Congress should find ways to improve the Medicare Advantage private fee-for-service program, not starve an option that beneficiaries clearly value, an insurance company executive says.

Catherine Schmitt, a vice president at Blue Cross and Blue Shield of Michigan, Detroit, defended the Medicare private FFS program here today at a hearing of the House Ways and Means Committee health subcommittee on the program.

Rep. Pete Stark, the chairman of the subcommittee, convened the hearing in the wake of press reports suggesting that aggressive marketers have contributed to recent rapid growth in Medicare private FFS plan enrollment by misrepresenting the plans.

Enrollment in the private FFS plans has increased to 1.5 million today, from about 200,000 in 2005.

Supporters of Medicare Advantage private FFS plans say that they can offer the same kinds of extras, such as health screening benefits, that Medicare Advantage managed care plans provide, and that they can give plan members the flexibility to use any doctor or hospital that is willing to accept the plan members’ coverage.

Critics of the private FFS plans say that the plans cost the federal government about 19% more per beneficiary than the traditional Medicare plan, and that private FFS plan members often have a difficult time finding providers who are willing to accept their insurance.

Stark said he believes some Medicare private FFS plans may be trying to scare away sicker beneficiaries by imposing higher out-of-pocket costs than traditional Medicare for services such as home health care.

Schmitt said she is appalled by reports of marketing abuses but wants members of Congress to understand that Medicare private FFS plans can be especially valuable in rural areas, because they can bring popular Medicare Advantage program features, such as health screening benefits, to communities in which setting up a managed care plan provider network is difficult or impossible.

Schmitt warned against taking support away from the private FFS program and other Medicare Advantage programs.

In the 1990s, when Congress restricted funding for the old Medicare plus Choice private plan program, the program “became unsustainable in many counties after years of medical cost increases outstripped growth in plan payments,” Schmitt testified, according to a written version of her remarks. “The result was widespread loss of coverage for Medicare beneficiaries.”

Meanwhile, officials at America’s Health Insurance Plans, Washington, have sent the Ways and Means health subcommittee leaders a letter describing a new set of Medicare plan marketing principles that the AHIP board has adopted.

AHIP is urging the Centers for Medicare & Medicaid Services and the National Association of Insurance Commissioners, Kansas City, Mo., “to take on this issue, including requiring health plans to report all broker/agent relationships in the marketing of their products,” AHIP officials write in their letter.

“As an industry, we maintain a strict zero tolerance policy when it comes to inappropriate sales and marketing practices by agents, brokers, or plan marketing staff,” AHIP officials write. “We believe it is imperative that seniors have complete and accurate information to make informed decisions to meet their individual health care needs.”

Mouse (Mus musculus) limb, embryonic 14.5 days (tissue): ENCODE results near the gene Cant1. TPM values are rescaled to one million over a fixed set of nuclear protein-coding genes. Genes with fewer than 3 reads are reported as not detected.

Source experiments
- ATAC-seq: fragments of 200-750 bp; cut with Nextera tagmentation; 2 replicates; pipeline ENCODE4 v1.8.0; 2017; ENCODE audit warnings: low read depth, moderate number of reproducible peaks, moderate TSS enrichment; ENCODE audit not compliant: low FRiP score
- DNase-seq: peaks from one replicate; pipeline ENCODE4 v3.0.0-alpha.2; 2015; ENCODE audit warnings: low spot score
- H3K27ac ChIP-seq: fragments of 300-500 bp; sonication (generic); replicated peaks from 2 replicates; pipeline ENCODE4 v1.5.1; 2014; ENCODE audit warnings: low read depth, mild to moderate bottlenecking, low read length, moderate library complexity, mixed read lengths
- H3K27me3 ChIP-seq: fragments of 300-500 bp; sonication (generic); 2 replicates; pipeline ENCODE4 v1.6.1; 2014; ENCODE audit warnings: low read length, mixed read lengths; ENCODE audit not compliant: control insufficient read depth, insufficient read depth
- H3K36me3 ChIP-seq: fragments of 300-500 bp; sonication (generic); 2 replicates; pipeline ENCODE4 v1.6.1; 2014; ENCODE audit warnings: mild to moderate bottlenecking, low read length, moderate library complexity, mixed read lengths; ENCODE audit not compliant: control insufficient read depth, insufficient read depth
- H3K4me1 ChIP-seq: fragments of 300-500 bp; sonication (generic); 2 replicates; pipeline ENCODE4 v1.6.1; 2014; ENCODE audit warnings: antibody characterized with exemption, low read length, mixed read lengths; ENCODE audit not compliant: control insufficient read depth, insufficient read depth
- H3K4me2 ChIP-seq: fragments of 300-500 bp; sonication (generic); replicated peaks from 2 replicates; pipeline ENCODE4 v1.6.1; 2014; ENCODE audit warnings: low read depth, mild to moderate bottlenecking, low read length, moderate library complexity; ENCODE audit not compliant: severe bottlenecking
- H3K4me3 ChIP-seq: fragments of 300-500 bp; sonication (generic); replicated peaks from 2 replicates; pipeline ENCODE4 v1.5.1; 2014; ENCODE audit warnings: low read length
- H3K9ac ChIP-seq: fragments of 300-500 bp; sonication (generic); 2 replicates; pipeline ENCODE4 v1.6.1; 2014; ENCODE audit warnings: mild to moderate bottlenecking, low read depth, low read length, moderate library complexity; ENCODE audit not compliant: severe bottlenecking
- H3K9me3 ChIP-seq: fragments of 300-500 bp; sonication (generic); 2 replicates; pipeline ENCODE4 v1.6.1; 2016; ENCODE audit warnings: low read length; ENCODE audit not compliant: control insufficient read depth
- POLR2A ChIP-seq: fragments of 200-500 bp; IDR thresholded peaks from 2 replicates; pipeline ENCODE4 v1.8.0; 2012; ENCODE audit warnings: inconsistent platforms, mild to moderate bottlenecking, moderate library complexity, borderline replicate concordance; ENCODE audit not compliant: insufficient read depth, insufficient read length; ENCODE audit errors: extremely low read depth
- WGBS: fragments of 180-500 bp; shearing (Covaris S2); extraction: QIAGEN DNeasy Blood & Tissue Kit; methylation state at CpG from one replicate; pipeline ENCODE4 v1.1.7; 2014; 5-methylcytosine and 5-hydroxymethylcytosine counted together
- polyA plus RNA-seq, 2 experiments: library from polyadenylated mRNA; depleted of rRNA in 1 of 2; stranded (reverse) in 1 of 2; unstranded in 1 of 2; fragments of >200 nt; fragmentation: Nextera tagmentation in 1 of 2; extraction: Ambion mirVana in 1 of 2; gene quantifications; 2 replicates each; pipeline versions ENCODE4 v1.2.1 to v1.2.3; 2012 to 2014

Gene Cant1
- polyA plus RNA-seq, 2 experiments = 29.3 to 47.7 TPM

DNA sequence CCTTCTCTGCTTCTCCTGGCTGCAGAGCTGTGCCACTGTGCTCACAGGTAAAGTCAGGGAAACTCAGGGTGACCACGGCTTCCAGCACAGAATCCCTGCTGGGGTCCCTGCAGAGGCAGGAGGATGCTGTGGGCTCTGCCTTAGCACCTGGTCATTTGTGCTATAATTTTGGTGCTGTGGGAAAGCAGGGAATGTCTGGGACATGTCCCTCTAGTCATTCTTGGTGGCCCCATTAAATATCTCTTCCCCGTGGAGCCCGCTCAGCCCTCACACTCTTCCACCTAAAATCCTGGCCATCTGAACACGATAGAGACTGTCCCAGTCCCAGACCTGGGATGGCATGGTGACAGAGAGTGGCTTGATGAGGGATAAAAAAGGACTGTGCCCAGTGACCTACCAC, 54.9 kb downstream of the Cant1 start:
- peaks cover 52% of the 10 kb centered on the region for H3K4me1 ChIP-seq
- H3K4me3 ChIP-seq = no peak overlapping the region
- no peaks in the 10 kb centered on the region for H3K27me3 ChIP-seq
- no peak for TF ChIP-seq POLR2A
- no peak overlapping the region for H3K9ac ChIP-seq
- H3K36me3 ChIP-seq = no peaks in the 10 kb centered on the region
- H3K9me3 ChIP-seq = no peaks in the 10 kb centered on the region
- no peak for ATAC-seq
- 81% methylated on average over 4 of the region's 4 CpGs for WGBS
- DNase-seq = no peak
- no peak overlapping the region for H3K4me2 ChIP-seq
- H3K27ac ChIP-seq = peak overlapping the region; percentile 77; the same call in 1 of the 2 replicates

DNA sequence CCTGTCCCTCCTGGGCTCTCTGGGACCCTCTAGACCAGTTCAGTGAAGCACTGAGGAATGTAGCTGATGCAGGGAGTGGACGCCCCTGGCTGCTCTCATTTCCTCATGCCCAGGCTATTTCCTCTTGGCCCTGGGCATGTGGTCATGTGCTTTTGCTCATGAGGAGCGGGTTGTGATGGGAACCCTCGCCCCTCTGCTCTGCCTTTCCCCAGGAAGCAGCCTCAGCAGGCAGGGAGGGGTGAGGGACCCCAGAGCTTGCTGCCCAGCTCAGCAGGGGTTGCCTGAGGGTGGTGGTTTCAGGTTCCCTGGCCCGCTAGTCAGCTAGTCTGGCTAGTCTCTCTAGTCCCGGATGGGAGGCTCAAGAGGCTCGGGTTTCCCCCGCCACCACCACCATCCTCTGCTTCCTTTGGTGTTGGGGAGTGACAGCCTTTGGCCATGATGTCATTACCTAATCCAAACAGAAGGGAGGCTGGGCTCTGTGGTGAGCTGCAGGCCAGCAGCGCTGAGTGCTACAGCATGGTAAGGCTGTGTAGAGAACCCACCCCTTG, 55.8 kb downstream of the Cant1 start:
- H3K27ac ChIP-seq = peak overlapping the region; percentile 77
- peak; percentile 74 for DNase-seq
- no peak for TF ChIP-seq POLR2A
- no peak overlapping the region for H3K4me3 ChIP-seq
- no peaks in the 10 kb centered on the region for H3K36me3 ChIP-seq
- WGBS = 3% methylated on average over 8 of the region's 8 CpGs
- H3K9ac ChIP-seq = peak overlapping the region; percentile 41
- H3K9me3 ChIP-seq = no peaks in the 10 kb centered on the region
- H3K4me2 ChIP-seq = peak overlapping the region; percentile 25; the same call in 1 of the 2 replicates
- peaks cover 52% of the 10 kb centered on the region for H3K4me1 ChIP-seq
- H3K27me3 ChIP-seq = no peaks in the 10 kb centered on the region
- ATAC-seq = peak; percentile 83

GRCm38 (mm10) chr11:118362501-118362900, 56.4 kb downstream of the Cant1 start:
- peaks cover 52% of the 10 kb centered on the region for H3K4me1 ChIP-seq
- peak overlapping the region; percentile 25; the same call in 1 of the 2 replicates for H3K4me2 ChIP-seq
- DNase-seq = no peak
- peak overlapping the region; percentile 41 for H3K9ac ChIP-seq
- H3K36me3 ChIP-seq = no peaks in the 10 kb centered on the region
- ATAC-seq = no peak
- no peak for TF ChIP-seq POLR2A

A health agent group, the National Association of Health Underwriters, Arlington, Va., is “extremely concerned about ethical sales practices concerning all Medicare-related insurance products, including Medicare Advantage plans,” NAHU Executive Vice President Janet Trautwein said in a statement concerning the Medicare private FFS hearing.

“NAHU is well aware of some recent publicity depicting a few ‘bad apples’ in our industry who have been behaving in what appears to be an unethical manner,” Trautwein said. But, “it is important to note the vast majority of health insurance producers work very hard every day to find quality and appropriate health coverage at the best possible price for millions of employers, individuals and families.”

David Lipschutz, a representative for California Health Advocates, Los Angeles, a group that represents California Medicare beneficiaries, testified at the hearing that his group believes the Medicare private FFS program suffers from systemic problems, not simply the shortcomings of bad apples.

Congress could strengthen the program by taking steps such as requiring carriers to determine whether a minimum percentage of providers in an area will accept private FFS coverage before trying to sell a private FFS plan in that area, Lipschutz testified.

Congress also could require the same kind of standardization of Medicare Advantage plans that is required of Medicare supplement insurance plans, Lipschutz said.

Congress could, for example, require that Medicare Advantage plans keep patients’ out-of-pocket costs for services such as home health care at or below the level imposed for the same services by the traditional Medicare program, Lipschutz said.

Lipschutz also recommended that carriers change their compensation structures, to reduce incentives for replacing consumers’ existing Medicare coverage.

“Further, because enrollment in [private FFS] plans raises costs to Medicare, commission structures that create incentives for sale of [private FFS] plans over subsidized [Medicare supplement] plans may bear scrutiny under anti-kickback and fraud and abuse statutes,” Lipschutz said.